While sports fans are glued to their seats watching (or preparing to watch) the San Francisco 49ers and Kansas City Chiefs square off in Super Bowl LIV, those looking to get away from football mania may find that Super Bowl Sunday could be a relatively safe day to drive, depending on where they live.
Compared to the Sundays before and after the Super Bowl, the rate of road fatalities is fairly flat across the country during its most watched sports event. However, these numbers change if you focus only on the locations that have a Super Bowl participant: States that have a team in the Super Bowl see car fatality rates drop 14% (if the state is home to the losing team) and 37% (if the state is home to the winning team).
We've also noted the states that have the biggest fall in traffic fatalities on Super Bowl Sunday. Arizona and Florida saw the biggest decline in fatality rates among qualifying states, while Alabama and Kentucky saw the biggest increases.
Drivers in the states of Super Bowl participants are at an especially low risk of fatal accidents compared to a usual Sunday
With all the activity revolving around a Super Bowl host city, one might expect a higher rate of car accidents in its host state. And with fans of the Super Bowl opponents driving to each others' homes to watch the game, one might expect a higher rate of accidents in the states of the teams' participants, too.
As it turns out, only the first assumption holds up to scrutiny. The host state has a higher rate of fatalities than the national average for a winter Sunday that time of year. For drivers in states of teams involved in the Super Bowl — both winners and losers — the fatality rate is lower than the national average for the surrounding Sundays. This is especially true for the winners, where the fatality rate falls 37% on Super Bowl Sunday.
Of the last 16 Super Bowls:
- Florida has been the most frequent host (four times)
- Through the success of the New England Patriots (five wins and three losses), Massachusetts has been both the most frequent winning and losing state for Super Bowl participants.
States in which the rate of car accident fatalities declines and increases the most
Though a Super Bowl Sunday has a similar car crash fatality rate to surrounding Sundays, some states saw notable swings in fatalities on the day of the event.
States in which the rate of fatalities declines the most
We found that Arizona and Florida had the lowest fatality rates compared to surrounding Sundays.
Given the small sample of days, we limited our analysis to states with at least 20 driving deaths on Super Bowl Sunday over the last 16 years.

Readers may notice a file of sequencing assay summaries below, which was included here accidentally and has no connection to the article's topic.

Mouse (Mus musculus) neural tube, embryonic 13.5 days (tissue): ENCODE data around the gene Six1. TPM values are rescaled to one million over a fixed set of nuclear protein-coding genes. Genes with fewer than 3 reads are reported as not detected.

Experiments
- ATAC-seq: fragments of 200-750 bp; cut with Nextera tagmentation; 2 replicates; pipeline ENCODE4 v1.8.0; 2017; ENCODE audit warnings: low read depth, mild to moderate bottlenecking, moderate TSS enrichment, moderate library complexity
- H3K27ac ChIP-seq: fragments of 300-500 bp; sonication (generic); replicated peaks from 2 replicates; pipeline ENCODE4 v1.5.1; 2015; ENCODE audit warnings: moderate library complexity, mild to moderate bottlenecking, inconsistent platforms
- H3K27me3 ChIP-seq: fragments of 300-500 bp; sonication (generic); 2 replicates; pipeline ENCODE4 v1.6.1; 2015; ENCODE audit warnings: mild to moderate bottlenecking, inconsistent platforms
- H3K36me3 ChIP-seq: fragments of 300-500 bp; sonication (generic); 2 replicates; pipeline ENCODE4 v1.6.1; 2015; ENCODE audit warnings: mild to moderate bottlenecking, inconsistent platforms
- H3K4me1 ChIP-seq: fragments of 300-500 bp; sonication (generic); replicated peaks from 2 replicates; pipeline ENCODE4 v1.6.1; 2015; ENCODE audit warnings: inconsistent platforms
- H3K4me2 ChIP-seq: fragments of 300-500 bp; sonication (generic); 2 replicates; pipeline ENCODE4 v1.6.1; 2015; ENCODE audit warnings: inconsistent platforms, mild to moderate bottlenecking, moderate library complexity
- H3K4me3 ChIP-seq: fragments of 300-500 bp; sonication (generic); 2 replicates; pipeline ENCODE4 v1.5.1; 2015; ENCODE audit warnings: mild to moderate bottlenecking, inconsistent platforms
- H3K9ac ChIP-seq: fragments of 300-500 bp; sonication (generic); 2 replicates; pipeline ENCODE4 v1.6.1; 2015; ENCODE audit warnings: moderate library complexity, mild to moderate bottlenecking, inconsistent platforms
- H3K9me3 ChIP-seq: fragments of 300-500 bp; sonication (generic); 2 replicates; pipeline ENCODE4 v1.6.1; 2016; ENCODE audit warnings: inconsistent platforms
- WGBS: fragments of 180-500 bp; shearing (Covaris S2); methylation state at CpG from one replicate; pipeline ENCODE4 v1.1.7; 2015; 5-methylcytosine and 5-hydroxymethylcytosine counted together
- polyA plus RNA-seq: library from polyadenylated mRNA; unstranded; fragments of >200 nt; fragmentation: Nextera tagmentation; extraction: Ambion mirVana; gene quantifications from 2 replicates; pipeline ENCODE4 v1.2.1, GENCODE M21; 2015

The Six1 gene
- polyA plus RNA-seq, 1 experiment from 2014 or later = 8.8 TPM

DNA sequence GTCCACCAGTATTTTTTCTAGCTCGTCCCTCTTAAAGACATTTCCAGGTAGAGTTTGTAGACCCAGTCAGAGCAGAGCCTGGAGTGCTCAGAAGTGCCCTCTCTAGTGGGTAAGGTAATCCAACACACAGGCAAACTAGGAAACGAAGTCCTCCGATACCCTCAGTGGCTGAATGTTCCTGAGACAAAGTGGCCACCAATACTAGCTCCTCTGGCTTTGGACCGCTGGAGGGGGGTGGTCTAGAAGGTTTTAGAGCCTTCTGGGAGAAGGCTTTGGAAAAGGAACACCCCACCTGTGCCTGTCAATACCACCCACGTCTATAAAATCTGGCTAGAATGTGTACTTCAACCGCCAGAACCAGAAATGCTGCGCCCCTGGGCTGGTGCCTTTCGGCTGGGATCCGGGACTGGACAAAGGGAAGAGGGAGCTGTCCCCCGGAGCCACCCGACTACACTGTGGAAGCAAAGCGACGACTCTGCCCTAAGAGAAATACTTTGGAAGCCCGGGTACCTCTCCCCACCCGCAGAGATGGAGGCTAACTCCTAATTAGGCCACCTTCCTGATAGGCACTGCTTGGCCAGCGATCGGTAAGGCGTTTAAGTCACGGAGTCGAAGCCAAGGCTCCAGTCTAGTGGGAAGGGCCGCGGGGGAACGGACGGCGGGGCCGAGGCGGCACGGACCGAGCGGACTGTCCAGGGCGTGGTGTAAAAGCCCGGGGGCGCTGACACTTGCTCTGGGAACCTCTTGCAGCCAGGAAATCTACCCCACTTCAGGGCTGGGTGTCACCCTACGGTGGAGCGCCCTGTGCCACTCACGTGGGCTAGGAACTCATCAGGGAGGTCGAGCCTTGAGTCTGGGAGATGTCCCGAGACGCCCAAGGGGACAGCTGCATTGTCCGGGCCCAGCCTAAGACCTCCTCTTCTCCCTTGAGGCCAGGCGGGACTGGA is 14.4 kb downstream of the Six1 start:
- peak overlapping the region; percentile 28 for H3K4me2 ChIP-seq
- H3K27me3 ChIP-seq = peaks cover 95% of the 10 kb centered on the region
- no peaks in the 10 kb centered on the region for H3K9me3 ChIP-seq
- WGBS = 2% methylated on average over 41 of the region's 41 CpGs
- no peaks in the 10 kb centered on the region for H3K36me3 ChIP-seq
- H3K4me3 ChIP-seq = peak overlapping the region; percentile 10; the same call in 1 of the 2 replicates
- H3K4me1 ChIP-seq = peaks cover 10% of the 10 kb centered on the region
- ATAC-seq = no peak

The day of the Super Bowl, Arizona averages 30.2 fatalities per million people. That's 36% lower than the preceding or following Sundays, on which it averages 47.5. In the last 16 years, the Arizona Cardinals made one appearance in the event and Arizona has hosted it twice.
Florida averages 44.3 fatalities per million people the day of the Super Bowl, compared to 52.5 on the preceding and following Sundays, a fall of 16%. This is despite the fact that Florida has hosted four of the last 16 Super Bowls. Florida is hosting again this year.
States in which the rate of fatalities increases the most
Conversely, Alabama and Kentucky had the largest increase in fatality rates compared to preceding and succeeding Sundays. Neither state has an NFL team, so sports fans in the state may be less likely to stay home and watch the game.
Alabama averages 62.8 fatalities per million residents on the day of the Super Bowl. On the Sundays before and after the big game, it averages 49.5. That's a difference of 26.8%, making it the state with the largest relative increase.
Kentucky saw the second biggest increase in its car fatality rate. The Sundays saw around the Super Bowl saw 41.5 fatalities per million residents. On Super Bowl Sunday, that jumped 26% to 52.2.
ValuePenguin analyzed traffic data from the National Highway Traffic Safety Administration from 2004-2018 to determine the change in traffic-related fatalities on Super Bowl Sunday by comparing data from Super Bowl Sundays to other Sundays in January and February, and in the Sundays immediately preceding and following the Super Bowl. Fatalities per 1 million people was calculated against each state’s population at the 2010 census.